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Meeting the female Church of England vicars of Devon

Newly ordained curates outside Exeter Cathedral: Rev'd Hazel Britton is 5 from right. Bishop Jackie is also in the picture, 8 from left. Photo: Diocese of Exeter
Newly ordained curates outside Exeter Cathedral: Rev'd Hazel Britton is 5 from right. Bishop Jackie is also in the picture, 8 from left. Photo: Diocese of Exeter

It’s been almost 30 years since the first women were ordained in the Church of England. Simone Stanbrook-Byrne talks to a trio of Devon’s women priests about their spiritual journeys

Great British Life: Rev'd Hazel Britton, with churchwarden, Marion Brown, and Hazel's 'training' incumbent, Rev'd Olly Mears, in St Disen's, Bradninch - showing just how much fun it is!. Photo: Mike BrittonRev'd Hazel Britton, with churchwarden, Marion Brown, and Hazel's 'training' incumbent, Rev'd Olly Mears, in St Disen's, Bradninch - showing just how much fun it is!. Photo: Mike Britton

From classroom to church

I first met the recently ordained Rev’d Hazel Britton over a cup of a coffee in Bradninch’s Warm Welcome Café. To chat to Hazel is like being enveloped in a hug of enthusiasm and laughter.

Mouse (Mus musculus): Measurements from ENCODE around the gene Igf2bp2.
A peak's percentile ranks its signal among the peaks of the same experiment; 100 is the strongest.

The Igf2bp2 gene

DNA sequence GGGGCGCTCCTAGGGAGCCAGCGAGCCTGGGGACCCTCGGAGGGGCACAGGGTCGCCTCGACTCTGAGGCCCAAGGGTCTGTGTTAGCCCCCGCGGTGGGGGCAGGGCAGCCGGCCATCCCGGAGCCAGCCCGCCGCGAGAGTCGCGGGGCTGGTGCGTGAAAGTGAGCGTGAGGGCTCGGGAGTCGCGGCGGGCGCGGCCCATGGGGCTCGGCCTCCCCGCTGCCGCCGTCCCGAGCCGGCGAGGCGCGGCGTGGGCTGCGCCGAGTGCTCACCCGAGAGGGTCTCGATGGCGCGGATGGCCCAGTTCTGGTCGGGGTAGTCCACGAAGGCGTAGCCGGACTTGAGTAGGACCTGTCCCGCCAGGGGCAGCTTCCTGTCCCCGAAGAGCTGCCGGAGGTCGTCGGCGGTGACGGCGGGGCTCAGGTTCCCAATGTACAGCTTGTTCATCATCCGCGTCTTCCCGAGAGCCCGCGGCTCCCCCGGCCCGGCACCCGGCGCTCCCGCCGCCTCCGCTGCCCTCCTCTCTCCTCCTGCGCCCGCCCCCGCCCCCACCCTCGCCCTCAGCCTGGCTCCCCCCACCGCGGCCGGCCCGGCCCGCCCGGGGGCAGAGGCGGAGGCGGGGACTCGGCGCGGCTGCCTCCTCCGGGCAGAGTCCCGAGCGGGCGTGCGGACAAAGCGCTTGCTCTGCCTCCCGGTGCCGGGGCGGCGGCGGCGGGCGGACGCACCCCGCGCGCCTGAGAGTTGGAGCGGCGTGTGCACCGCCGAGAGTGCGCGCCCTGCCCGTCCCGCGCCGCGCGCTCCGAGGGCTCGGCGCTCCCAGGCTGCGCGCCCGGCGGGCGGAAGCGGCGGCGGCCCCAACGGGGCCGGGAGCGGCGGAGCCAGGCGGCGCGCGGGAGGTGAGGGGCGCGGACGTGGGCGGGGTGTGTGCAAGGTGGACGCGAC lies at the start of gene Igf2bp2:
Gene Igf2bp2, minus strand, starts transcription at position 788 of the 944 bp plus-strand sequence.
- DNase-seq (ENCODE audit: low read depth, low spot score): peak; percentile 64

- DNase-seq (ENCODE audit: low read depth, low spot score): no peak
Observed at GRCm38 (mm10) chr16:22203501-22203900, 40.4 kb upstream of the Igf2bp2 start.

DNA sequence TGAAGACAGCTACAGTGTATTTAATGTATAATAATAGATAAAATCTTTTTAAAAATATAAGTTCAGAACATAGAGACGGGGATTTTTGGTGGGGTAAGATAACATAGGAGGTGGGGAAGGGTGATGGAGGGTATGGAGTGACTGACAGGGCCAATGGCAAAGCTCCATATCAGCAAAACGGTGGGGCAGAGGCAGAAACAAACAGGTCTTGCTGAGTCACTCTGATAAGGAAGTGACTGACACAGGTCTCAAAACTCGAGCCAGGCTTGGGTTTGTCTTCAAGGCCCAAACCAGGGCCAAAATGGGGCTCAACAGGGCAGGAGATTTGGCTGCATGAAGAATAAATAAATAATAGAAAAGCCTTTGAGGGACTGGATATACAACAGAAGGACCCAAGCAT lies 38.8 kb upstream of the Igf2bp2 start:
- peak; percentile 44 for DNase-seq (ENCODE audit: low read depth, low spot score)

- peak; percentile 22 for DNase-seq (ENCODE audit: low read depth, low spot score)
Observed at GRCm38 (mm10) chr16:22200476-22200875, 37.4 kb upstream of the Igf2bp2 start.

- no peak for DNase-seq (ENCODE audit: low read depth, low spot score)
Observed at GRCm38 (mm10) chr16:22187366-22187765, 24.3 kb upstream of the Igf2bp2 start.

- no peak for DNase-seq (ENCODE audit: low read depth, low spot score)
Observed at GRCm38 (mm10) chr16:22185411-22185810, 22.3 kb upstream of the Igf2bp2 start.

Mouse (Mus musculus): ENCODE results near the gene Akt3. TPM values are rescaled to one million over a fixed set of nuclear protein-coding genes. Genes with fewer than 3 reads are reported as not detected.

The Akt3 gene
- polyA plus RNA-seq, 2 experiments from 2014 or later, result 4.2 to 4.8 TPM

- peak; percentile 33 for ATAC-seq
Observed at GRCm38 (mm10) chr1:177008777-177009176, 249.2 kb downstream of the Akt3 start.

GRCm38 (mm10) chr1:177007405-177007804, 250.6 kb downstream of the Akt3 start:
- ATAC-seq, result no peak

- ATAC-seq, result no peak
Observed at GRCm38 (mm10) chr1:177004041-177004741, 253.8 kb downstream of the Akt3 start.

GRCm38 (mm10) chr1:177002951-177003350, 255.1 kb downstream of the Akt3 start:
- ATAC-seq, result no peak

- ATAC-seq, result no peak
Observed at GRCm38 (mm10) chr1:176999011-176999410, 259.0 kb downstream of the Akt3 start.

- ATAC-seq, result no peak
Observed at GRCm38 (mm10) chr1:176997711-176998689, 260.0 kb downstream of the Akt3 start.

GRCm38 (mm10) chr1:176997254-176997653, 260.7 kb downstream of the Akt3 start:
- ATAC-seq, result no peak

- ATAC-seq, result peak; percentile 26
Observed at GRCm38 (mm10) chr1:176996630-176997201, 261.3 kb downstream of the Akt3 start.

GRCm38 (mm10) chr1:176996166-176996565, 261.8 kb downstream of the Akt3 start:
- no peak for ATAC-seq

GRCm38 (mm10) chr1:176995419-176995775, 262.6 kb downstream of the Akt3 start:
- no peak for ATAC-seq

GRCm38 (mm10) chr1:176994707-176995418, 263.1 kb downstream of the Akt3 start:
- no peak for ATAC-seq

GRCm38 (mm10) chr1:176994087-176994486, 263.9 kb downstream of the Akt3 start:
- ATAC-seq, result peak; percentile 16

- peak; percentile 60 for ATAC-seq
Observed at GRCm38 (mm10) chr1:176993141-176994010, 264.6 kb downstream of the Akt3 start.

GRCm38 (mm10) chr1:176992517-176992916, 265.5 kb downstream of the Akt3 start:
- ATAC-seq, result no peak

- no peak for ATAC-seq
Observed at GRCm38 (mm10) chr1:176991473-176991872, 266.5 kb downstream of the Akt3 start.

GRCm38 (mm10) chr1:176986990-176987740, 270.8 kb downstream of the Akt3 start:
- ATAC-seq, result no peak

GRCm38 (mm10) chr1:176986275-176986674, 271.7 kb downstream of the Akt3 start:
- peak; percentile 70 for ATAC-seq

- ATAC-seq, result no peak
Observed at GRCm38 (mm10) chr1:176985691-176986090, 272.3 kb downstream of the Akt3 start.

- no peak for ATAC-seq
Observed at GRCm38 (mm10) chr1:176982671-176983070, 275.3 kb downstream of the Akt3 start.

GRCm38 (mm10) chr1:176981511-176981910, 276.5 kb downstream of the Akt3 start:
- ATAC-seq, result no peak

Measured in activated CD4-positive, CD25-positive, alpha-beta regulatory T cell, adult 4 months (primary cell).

‘When I went for my ordination interview they asked if I’d ever served on a parochial church council. I told them I hadn’t, but I’d watched the Vicar of Dibley and it couldn’t be that much different.’

Hazel was ordained as curate (the first level of priesthood) in Exeter Cathedral last autumn, ‘with a whole bunch of other curates, 10 women and five men, which was quite an amazing thing,’ she tells me.

‘As somebody who grew up in Exeter, to find myself being ordained in the Cathedral was a moving occasion. I’m very thrilled that the Church of England welcomed the ordination of women because it's such a big, broad denomination with significant training opportunities to help in different churches.’

Hazel says she has felt this calling since childhood. ‘I was always very active as a Christian from a young age. When I was 18, I wanted to go to Bible college, but I wasn't encouraged. So, I did a degree in geography and history and became a teacher, eventually teaching RE and heading the department.

‘But my calling throughout my teaching career, and throughout my life, was about sharing my faith. I wanted to be able to do this in different ways with young people. I think the general attitudes to women in the church that were prevailing in my youth meant that I didn't even consider Christian ministry as a vocation until now – and now it's wonderful to be free to have the opportunity to minister, and to be supported and trained and treated equally. That means a huge amount to me.’